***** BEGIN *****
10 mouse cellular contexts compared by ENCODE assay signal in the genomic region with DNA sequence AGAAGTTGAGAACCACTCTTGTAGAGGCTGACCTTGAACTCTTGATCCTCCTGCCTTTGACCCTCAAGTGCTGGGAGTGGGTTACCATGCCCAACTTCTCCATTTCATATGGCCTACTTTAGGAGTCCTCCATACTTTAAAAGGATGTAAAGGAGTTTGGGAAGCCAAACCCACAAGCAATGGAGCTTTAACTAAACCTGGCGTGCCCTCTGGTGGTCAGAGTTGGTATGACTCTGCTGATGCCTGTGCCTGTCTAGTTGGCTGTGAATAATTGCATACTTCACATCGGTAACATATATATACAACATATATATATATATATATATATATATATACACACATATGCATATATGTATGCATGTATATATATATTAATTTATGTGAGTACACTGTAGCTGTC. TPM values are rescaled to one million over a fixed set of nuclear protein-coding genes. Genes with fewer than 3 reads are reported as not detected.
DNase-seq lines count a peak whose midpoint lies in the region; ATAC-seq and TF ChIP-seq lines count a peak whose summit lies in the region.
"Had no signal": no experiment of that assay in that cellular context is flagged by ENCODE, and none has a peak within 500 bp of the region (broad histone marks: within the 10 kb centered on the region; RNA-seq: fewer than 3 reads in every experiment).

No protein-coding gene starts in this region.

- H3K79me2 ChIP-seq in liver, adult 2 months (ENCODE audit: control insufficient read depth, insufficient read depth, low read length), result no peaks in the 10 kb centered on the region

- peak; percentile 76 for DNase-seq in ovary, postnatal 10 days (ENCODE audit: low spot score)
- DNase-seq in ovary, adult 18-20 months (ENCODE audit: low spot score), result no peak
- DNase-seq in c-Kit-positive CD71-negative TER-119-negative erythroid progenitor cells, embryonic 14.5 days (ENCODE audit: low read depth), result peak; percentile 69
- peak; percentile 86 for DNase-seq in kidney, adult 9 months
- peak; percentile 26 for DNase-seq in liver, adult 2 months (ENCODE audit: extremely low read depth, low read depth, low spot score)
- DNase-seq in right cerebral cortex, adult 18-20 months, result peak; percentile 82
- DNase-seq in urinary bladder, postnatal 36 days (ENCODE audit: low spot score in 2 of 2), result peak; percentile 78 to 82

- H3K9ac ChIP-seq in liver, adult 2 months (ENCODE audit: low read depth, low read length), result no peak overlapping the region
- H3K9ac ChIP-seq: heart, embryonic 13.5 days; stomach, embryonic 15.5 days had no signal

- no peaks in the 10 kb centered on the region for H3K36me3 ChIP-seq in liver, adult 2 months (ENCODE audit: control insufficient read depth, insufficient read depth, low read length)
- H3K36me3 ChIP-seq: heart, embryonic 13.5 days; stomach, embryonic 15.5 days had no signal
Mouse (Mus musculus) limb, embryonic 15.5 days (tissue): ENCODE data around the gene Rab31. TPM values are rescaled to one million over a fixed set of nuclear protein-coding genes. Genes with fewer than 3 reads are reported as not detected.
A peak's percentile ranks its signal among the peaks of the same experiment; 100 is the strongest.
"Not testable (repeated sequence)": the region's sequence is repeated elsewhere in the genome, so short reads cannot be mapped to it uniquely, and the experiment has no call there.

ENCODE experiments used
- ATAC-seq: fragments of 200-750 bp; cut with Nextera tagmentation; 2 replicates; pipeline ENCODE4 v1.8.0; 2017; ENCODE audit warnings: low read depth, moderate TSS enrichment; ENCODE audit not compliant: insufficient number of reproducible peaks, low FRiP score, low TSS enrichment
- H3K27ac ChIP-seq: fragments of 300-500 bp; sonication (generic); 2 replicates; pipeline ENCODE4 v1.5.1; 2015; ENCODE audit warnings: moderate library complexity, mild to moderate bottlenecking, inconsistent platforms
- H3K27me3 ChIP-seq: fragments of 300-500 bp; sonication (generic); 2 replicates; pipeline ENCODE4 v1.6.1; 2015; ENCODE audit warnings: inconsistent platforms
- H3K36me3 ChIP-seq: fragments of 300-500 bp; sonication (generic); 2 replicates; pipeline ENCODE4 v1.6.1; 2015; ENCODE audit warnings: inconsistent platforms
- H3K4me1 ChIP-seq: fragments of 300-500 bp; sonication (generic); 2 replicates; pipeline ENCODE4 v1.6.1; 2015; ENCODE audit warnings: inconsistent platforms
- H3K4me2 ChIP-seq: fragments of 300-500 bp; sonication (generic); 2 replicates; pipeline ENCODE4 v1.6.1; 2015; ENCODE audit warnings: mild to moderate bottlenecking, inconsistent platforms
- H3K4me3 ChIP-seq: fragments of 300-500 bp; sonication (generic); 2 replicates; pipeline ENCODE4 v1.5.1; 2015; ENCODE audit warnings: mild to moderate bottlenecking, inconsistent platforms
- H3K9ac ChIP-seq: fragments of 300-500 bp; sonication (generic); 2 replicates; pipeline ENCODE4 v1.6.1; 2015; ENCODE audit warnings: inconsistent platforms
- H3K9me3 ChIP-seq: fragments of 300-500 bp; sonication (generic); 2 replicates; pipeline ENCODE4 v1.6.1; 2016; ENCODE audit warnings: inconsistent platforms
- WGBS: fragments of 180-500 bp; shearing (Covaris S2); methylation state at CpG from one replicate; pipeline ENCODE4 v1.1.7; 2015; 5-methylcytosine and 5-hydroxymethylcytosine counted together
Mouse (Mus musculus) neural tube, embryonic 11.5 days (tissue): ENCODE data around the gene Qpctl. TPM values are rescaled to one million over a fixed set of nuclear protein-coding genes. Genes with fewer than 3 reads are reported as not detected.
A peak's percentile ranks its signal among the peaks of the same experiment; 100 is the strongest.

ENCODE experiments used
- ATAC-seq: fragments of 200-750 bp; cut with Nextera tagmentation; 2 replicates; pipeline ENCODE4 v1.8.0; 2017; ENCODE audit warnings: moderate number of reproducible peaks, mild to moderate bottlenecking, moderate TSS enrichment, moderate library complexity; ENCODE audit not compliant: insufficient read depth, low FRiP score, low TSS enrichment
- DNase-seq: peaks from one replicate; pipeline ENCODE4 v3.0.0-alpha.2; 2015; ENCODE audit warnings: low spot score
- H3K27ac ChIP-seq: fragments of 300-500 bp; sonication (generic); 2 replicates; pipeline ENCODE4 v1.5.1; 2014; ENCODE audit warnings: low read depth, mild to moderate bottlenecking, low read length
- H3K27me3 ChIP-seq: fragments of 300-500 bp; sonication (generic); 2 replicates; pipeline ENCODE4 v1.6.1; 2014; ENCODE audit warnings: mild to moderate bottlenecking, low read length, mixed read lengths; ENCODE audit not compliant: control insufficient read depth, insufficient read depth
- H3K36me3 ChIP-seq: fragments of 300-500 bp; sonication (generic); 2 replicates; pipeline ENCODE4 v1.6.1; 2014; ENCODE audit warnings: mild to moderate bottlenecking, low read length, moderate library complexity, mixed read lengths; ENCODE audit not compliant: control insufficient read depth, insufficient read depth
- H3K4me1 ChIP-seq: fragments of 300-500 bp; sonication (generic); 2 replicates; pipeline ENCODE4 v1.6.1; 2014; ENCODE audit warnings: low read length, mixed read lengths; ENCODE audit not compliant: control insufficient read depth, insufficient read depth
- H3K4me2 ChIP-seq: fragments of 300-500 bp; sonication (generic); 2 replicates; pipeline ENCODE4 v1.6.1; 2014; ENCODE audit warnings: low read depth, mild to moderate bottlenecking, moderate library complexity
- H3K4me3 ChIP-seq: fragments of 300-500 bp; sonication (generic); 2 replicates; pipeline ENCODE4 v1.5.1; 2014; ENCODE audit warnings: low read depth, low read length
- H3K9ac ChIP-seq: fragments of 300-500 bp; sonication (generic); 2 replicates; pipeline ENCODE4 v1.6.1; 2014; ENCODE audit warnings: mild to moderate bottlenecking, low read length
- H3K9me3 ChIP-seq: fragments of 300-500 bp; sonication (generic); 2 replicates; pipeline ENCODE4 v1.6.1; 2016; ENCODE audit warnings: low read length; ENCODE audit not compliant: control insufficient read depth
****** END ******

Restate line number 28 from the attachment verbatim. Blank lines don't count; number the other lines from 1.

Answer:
- H3K9ac ChIP-seq: fragments of 300-500 bp; sonication (generic); 2 replicates; pipeline ENCODE4 v1.6.1; 2015; ENCODE audit warnings: inconsistent platforms